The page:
The 2013 Subaru XV Crosstrek is the kind of car you buy when you’re a 25-year-old who carries more mountain bikes than responsibility, and your idea of a vacation is turning on the air conditioning in your apartment in July. “Adventure” might not be its middle name — it’s “XV,” the letters, not 15 — but the Crosstrek certainly sounds like an running shoe and requires just as much agility to pronounce it.
From here on out, we’ll just call it the Crosstrek and make it easy on ourselves.
Yes, I know it looks like a taller Impreza, and according to its skeleton, it mostly is. The Crosstrek, however, is two inches wider (track), three inches higher, four inches taller and seats five adults. The idea for the Crosstrek is similar to the idea for the Outback Sport that was discontinued in 2011. According to Subaru spokespeople, the nameplate wasn’t discontinued due to flagging sales, rather it was changed to avoid any confusion with the bigger Legacy-based Outback.
And it shows. Considering that the Outback is getting bigger and more expensive, a natural niche for a less expensive, outdoorsy-type vehicle came along in Subaru’s lineup.
Consider this: The Crosstrek’s ground clearance is 8.7 inches, higher than a Jeep Grand Cherokee, a Land Rover LR2 and the distance I can jump.
Along with having a prodigious stance, the Crosstrek also features a higher spring rate, increased damping, strengthened steel, bigger brakes and bigger cooling hosiery to cope with the inevitable trail you will climb in the taller Impreza. Missing from that roster, though, is a beefier engine to help you climb those trails. The Crosstrek features the same 2.0-liter, horizontal four-cylinder engine found in the Impreza.
Subaru made waves when it announced 18 months ago that its newer edition of the Impreza wouldn’t emulate the current trend toward increasing horsepower in the rest of the automotive industry. Instead, they’d retreat from the gaudy horsepower figures that the rest of the sedan market seems to be so infatuated with.
Here are the Crosstrek’s figures: 148 horsepower, 145 ft.-lbs. of torque and 3,150 lbs. of curb weight. Subaru gleefully announced that the new Impreza shed 150 lbs. over the last generation, but the Crosstrek found it. Acceleration happened at a leisurely pace at sea level and, considering that the engine doesn’t benefit from forced induction, some of that horsepower will likely be sapped in mountain states like ours.
That’s not to say that the Crosstrek suffers from “the itis” in everyday driving. Rather, the Crosstrek’s impressive fuel economy figures may be put to the test when it comes to driving in and around foothills.
And speaking of those horsepower figures, the 25 mpg city and 33 mpg highway come into play quite quickly. That’s because among the Crosstrek bests all of its chief competition (the Nissan Juke, Mini Countryman and Hyundai Tuscon) by at least 3 mpg. Two of those three are turbocharged, and the last, the Hyundai, sells out faster than Justin Beiber concerts.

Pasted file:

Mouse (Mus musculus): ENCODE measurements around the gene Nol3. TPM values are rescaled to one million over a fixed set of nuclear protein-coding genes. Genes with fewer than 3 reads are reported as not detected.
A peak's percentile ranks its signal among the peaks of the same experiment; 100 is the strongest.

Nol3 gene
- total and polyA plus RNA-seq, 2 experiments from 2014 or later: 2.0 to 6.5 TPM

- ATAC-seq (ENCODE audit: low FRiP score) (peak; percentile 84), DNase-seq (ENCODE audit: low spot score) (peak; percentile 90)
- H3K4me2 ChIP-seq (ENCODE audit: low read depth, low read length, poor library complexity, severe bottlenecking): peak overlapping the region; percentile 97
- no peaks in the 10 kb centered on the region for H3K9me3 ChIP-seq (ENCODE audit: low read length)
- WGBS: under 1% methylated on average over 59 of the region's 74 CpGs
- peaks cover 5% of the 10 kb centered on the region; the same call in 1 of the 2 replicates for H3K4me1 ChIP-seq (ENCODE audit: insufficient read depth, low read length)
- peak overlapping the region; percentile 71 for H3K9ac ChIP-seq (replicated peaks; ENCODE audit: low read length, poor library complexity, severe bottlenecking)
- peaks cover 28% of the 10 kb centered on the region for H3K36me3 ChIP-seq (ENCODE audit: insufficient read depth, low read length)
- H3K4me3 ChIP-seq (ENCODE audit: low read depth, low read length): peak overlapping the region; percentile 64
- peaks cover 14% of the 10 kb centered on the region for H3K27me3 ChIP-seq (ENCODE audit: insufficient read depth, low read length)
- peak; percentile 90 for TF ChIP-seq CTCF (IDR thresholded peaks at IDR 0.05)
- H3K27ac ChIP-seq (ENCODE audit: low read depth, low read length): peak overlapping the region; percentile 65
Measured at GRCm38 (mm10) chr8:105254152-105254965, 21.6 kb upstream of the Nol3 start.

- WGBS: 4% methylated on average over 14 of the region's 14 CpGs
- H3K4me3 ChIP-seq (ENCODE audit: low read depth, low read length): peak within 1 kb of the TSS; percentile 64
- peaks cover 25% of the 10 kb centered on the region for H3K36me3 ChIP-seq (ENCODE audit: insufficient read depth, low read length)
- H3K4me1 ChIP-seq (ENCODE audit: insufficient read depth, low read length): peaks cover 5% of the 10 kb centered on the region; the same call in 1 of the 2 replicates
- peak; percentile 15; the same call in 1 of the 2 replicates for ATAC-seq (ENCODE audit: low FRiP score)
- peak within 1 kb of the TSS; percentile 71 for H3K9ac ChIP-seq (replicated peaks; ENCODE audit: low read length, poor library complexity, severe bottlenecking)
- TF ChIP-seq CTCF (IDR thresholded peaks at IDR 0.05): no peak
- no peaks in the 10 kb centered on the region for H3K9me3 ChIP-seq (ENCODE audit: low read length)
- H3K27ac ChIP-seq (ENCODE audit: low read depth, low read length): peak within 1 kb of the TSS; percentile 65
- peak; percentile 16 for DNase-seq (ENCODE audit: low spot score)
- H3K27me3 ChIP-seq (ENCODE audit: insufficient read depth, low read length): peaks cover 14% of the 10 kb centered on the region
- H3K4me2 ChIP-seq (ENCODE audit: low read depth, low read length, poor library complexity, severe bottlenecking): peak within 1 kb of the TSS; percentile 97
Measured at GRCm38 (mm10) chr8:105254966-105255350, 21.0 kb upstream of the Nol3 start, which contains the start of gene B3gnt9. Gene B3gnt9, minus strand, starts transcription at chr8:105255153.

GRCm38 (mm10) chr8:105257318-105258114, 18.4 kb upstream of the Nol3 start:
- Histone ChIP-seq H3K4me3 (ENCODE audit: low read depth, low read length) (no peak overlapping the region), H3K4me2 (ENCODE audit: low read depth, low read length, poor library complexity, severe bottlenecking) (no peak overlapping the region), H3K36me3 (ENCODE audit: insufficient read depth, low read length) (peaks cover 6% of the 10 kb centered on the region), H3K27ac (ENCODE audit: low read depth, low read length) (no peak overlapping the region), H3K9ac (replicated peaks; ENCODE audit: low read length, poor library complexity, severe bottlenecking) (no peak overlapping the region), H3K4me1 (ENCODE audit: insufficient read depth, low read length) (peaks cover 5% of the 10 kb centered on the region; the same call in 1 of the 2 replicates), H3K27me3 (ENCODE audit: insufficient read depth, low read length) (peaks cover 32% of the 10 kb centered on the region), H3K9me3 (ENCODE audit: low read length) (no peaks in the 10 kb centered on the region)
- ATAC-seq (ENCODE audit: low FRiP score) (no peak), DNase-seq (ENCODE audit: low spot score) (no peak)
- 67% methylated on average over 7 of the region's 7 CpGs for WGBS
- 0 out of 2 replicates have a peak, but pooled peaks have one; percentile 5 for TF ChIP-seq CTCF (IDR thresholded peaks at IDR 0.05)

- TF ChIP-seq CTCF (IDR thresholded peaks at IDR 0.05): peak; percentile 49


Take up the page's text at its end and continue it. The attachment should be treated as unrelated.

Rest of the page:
Therefore, the Crosstrek is built to occupy a sweet spot for Subaru: not too big, not too fast and not too expensive. Starting in at a five-spot under $22,000, the Crosstrek is probably the most affordable all-wheel drive compact ‘ute on the market.
Since the Crosstrek starts at the “premium” trim level, it’s tough to talk about standard equipment. Still, the car comes equipped with a standard 6-speaker stereo system, all-wheel drive, roof rails that can carry up to 150 lbs., 5-speed manual transmission and 17-inch alloy wheels.
Oh, and about those wheels, they’re real and they’re fantastic.
Also, I can’t imagine they’ll stick around long because they make the Crosstrek look like a cross-trainer. So if you’re into the whole urban assault look, better get a Crosstrek soon. The effect of the alloys is magnified 10-fold when paired with what I like to call “Road Cone Orange,” or in Subaru parlance “Tangerine Orange Pearl.”
(Quickly: Both models of the Crosstrek I drove were orange, and that’s actually a color I could live with every day, unlike a lot of other special edition colors).
Along the lines of the cross-trainer, let’s talk a little bit about the interior of the Crosstrek. To put it diplomatically, Subaru has been accused of making cars that are a little too much like a cross-training shoe. That’s to say that you don’t mind being in the car, but you don’t spend a whole lot of time admiring its stunning interior either.
The Crosstrek is a perfectly comfortable place to be, but you won’t be confusing the cloth-equipped premium model with the lobby of the Bellagio any time soon. In fact, my only real gripe with the Crosstrek is that it feels perfectly exactly like an Impreza.
There’s no special plastic to let you know that you’ve paid $1,000 more for the taller, more rugged model. I’m not asking for fatigue-clad seats or a pistol-gripped shifter, folks, but molded plastic in the dash wouldn’t kill anyone, would it?
Despite the fact that the same engine as the Impreza powers the Crosstrek, it’s also geared relatively the same (the CVT is actually manageable, and the first and last gears of the manual have been lengthened a little). That makes the Subaru soft roader very pleasant to drive, especially considering the newer Impreza chassis might be one of the best small car chassis on the market today.
My guess is that the fuel economy and capability will win over the younger set looking to get up a mountain without worrying about how quickly it happens. It doesn’t hurt that the entry price is appealing to 20-somethings who can’t afford to even pay attention.
When will they learn?
Aaron Cole is a syndicated auto columnist. He knows he’s wrong, he just wants to hear it from you. Reach him at email@example.com.